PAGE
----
SEAN McGOLDRICK: Connolly didn’t shoot the lights out but still provided the assist for a goal and hit a point. Keegan is so pre-occupied with him, but he rarely ventured forward.

CHARLIE REDMOND:  It would help if Connolly got better protection from the officials but, having said that, forwards have to learn to look after themselves.

PAT SPILLANE: The fact that Keegan has outscored Connolly in their direct clashes tells its own story. Dublin ought to consider keeping Connolly on the edge of the square. They need a target man and this move would stop Keegan from going forward.


5 - Can Mayo get more out of Aidan O’Shea?

DAVID BRADY:  He’s working a lot harder off the ball than used to be the case. In the replay I expect he will be deployed closer to the Dublin goal for longer periods.

ROSS CARR: For an inter county forward his decision making leaves a lot to be desired. I’d probably leave him on the edge of the square with Mayo hoping that officials give them the protection that big full forwards don’t seem to get against Dublin.

ROY CURTIS: Place him closer to the Dublin goal and play to his aerial strengths.

SEAN McGOLDRICK: Stand shoulder-to-shoulder with Cian O’Sullivan and force the Dublin sweeper to mark him.

CHARLIE REDMOND: He’s Mayo’s trouble shooter but he always gets the blame when they don’t win. He has never been allowed nail down one spot in the side.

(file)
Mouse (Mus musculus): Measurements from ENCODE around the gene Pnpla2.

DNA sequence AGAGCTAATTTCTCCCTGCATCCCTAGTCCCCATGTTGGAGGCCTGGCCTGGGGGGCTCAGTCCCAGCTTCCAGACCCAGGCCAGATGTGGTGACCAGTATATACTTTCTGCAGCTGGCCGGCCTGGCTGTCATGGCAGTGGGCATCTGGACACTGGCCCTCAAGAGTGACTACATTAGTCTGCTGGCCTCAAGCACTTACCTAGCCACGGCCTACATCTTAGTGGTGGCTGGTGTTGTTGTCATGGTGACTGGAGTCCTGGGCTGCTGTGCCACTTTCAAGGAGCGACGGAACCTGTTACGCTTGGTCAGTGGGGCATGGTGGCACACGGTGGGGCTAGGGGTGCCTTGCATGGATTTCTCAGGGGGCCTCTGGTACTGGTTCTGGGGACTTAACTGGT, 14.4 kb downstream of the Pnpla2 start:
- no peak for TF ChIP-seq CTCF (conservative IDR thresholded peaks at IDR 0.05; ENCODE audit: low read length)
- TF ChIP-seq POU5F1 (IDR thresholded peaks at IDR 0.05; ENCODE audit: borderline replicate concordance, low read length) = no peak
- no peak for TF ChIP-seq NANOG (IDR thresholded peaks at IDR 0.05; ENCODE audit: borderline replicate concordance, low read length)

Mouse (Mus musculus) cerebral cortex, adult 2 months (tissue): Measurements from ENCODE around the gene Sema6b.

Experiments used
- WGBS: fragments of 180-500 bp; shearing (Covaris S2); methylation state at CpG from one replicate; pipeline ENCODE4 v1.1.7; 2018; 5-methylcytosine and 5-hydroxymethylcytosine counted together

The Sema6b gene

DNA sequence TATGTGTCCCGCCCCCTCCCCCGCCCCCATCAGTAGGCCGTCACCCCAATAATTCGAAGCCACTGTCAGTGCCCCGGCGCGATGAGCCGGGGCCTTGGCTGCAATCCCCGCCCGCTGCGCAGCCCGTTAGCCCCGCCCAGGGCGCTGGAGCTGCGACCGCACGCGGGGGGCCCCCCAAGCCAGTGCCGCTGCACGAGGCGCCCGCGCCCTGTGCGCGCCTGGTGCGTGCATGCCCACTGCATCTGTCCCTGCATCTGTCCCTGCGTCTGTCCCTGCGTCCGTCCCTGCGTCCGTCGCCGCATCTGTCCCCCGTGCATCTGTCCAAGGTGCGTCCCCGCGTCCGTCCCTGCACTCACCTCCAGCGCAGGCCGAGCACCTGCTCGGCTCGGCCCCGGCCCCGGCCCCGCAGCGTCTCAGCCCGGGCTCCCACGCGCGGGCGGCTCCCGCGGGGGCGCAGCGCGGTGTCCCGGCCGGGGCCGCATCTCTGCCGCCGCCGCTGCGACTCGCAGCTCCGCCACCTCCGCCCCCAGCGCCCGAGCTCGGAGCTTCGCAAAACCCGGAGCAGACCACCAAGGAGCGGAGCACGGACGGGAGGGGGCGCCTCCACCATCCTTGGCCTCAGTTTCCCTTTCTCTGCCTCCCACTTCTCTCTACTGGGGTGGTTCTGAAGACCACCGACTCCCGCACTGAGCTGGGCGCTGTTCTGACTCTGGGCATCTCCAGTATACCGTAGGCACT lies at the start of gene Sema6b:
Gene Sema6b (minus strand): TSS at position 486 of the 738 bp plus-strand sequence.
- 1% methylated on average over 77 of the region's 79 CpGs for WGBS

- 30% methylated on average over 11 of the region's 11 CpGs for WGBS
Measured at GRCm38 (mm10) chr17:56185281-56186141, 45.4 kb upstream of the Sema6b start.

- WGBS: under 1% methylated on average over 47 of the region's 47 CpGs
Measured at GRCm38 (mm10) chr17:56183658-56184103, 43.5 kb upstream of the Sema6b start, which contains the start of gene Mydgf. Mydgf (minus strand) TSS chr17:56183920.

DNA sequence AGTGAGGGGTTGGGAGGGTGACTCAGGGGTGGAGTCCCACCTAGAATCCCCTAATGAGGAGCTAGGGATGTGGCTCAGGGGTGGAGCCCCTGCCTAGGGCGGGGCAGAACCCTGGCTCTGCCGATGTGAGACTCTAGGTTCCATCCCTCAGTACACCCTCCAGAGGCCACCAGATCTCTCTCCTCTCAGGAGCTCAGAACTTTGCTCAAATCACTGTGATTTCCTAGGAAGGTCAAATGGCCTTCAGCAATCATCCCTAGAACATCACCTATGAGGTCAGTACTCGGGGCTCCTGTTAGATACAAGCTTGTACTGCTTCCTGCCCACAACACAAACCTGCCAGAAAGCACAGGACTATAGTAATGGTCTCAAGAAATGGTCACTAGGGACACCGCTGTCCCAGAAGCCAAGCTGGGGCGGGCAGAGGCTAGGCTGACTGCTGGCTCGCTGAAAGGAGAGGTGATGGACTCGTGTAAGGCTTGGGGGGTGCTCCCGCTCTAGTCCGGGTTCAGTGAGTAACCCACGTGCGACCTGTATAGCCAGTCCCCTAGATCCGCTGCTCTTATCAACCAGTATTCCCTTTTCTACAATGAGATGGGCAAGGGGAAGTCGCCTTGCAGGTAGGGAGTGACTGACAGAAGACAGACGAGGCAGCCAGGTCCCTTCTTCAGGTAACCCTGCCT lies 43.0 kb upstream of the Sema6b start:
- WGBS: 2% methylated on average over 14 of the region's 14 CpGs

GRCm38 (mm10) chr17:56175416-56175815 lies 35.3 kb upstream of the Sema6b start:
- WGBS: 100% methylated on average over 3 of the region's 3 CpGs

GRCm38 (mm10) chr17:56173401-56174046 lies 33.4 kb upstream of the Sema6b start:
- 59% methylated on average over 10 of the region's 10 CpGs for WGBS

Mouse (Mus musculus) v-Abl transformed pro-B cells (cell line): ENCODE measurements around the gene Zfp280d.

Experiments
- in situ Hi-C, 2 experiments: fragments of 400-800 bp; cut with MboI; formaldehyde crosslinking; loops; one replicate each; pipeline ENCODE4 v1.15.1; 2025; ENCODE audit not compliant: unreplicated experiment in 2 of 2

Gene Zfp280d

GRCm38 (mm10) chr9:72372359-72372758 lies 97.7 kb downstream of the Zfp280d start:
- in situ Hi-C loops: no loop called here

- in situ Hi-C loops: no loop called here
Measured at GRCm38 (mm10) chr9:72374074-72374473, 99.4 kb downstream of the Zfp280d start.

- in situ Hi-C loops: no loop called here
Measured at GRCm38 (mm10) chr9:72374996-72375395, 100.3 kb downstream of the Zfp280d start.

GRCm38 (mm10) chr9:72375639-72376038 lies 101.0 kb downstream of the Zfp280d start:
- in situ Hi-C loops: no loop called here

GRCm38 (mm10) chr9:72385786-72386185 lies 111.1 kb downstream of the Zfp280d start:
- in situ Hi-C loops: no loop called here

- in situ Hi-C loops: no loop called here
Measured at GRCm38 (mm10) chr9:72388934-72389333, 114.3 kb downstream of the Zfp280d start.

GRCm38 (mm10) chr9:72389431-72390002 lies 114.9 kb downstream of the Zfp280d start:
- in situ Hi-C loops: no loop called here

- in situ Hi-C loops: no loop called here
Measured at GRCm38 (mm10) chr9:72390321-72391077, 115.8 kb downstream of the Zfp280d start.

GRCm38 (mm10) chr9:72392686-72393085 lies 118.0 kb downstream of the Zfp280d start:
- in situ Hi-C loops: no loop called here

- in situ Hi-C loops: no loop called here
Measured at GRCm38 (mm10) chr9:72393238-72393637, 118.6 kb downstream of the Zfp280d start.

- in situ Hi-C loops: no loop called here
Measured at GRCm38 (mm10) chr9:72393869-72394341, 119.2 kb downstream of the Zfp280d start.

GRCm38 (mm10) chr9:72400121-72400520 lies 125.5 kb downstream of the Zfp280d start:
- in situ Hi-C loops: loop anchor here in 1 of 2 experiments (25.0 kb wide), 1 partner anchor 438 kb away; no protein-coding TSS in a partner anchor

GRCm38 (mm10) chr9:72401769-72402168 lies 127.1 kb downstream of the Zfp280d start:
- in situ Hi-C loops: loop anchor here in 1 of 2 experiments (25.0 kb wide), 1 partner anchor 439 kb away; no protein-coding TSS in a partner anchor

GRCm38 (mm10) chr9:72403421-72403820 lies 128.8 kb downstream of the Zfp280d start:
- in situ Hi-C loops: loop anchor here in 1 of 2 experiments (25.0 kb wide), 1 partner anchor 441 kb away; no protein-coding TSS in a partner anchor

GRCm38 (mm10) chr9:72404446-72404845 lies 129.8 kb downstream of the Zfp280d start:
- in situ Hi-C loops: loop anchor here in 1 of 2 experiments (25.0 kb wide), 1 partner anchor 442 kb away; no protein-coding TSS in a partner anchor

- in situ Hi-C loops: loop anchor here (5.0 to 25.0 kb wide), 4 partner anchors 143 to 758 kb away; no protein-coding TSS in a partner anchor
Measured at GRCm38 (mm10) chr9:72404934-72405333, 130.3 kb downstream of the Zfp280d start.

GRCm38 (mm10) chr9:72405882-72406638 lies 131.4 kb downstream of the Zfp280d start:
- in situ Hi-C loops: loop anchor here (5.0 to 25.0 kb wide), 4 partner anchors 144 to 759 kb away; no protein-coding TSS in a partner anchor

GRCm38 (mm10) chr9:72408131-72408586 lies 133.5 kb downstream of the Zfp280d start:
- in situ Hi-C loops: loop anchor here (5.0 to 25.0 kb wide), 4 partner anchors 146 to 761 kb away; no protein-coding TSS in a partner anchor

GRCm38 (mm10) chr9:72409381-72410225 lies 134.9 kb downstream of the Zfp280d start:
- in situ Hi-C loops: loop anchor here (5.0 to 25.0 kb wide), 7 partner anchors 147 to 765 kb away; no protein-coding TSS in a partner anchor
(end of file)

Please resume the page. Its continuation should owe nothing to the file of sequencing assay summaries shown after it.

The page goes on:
PAT SPILLANE: He is four inches taller than any of the Dublin full-back line which must count for something. Use him as a target man but switch him to midfield on occasion as he did so effectively against Tyrone in the quarter-final. 


6 - Highlight one tactic either manager could spring for the replay?

DAVID BRADY: Start Eoghan O’Gara at full-forward as Mayo don’t have an orthodox full-back. Mayo could introduce Conor O’Shea  – might give them the X factor.

ROSS CARR: Dublin will be looking to move the ball quicker through the middle third and hope that Flynn and Kilkenny re-discover their scoring touch. Mayo might play O’Shea on the edge of the square.

ROY CURTIS: Mayo need to get more from Aidan O’Shea. Dropping long range bombs on a twin or even triple tower full-forward line of O’Shea, Barry Moran and Tom Parsons is an option worth exploring. Dublin simply need to remember all they have been over the past 18 months.    

SEAN McGOLDRICK:  Without an orthodox full back Mayo could be spooked if Dublin sprung their U-21 star Con O’Callaghan. For Mayo assign Brian Fenton a man marker.

CHARLIE REDMOND:  I think both managers will concentrate on the fundamentals. 

PAT SPILLANE:  Dublin could play Diarmuid Connolly as a target man. Stephen Rochford might try the twin towers approach with O’Shea and Moran.